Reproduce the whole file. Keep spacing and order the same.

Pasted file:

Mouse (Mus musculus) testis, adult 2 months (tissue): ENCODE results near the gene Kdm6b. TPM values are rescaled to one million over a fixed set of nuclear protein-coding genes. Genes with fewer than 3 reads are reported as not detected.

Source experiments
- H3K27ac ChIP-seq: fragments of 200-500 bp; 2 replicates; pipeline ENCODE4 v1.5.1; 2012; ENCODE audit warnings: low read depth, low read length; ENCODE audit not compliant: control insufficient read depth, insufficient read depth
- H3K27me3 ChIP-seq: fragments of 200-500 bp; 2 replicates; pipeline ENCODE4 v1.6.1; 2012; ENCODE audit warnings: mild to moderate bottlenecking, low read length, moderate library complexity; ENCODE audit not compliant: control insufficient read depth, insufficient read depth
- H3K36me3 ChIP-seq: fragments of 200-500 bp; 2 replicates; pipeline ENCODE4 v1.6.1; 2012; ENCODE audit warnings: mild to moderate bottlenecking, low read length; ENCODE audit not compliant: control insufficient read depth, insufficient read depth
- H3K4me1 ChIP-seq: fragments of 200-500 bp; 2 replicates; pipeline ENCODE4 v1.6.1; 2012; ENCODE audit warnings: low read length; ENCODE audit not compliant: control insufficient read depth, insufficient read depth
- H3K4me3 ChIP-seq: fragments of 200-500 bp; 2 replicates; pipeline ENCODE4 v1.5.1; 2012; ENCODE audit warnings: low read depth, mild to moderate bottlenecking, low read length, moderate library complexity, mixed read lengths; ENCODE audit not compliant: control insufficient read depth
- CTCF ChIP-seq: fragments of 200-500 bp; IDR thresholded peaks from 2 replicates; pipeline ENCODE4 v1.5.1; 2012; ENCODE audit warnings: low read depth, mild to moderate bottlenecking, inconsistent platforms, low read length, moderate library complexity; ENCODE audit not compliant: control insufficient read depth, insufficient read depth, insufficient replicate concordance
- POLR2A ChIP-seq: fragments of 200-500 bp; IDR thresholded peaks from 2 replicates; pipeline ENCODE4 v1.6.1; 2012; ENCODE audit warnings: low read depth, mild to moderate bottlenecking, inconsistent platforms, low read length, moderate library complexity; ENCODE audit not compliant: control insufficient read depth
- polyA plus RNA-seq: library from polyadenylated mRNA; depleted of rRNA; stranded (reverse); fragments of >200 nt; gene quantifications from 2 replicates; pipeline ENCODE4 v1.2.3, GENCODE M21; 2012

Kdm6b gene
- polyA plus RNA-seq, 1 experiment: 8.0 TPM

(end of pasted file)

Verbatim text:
Mouse (Mus musculus) testis, adult 2 months (tissue): ENCODE results near the gene Kdm6b. TPM values are rescaled to one million over a fixed set of nuclear protein-coding genes. Genes with fewer than 3 reads are reported as not detected.

Source experiments
- H3K27ac ChIP-seq: fragments of 200-500 bp; 2 replicates; pipeline ENCODE4 v1.5.1; 2012; ENCODE audit warnings: low read depth, low read length; ENCODE audit not compliant: control insufficient read depth, insufficient read depth
- H3K27me3 ChIP-seq: fragments of 200-500 bp; 2 replicates; pipeline ENCODE4 v1.6.1; 2012; ENCODE audit warnings: mild to moderate bottlenecking, low read length, moderate library complexity; ENCODE audit not compliant: control insufficient read depth, insufficient read depth
- H3K36me3 ChIP-seq: fragments of 200-500 bp; 2 replicates; pipeline ENCODE4 v1.6.1; 2012; ENCODE audit warnings: mild to moderate bottlenecking, low read length; ENCODE audit not compliant: control insufficient read depth, insufficient read depth
- H3K4me1 ChIP-seq: fragments of 200-500 bp; 2 replicates; pipeline ENCODE4 v1.6.1; 2012; ENCODE audit warnings: low read length; ENCODE audit not compliant: control insufficient read depth, insufficient read depth
- H3K4me3 ChIP-seq: fragments of 200-500 bp; 2 replicates; pipeline ENCODE4 v1.5.1; 2012; ENCODE audit warnings: low read depth, mild to moderate bottlenecking, low read length, moderate library complexity, mixed read lengths; ENCODE audit not compliant: control insufficient read depth
- CTCF ChIP-seq: fragments of 200-500 bp; IDR thresholded peaks from 2 replicates; pipeline ENCODE4 v1.5.1; 2012; ENCODE audit warnings: low read depth, mild to moderate bottlenecking, inconsistent platforms, low read length, moderate library complexity; ENCODE audit not compliant: control insufficient read depth, insufficient read depth, insufficient replicate concordance
- POLR2A ChIP-seq: fragments of 200-500 bp; IDR thresholded peaks from 2 replicates; pipeline ENCODE4 v1.6.1; 2012; ENCODE audit warnings: low read depth, mild to moderate bottlenecking, inconsistent platforms, low read length, moderate library complexity; ENCODE audit not compliant: control insufficient read depth
- polyA plus RNA-seq: library from polyadenylated mRNA; depleted of rRNA; stranded (reverse); fragments of >200 nt; gene quantifications from 2 replicates; pipeline ENCODE4 v1.2.3, GENCODE M21; 2012

Kdm6b gene
- polyA plus RNA-seq, 1 experiment: 8.0 TPM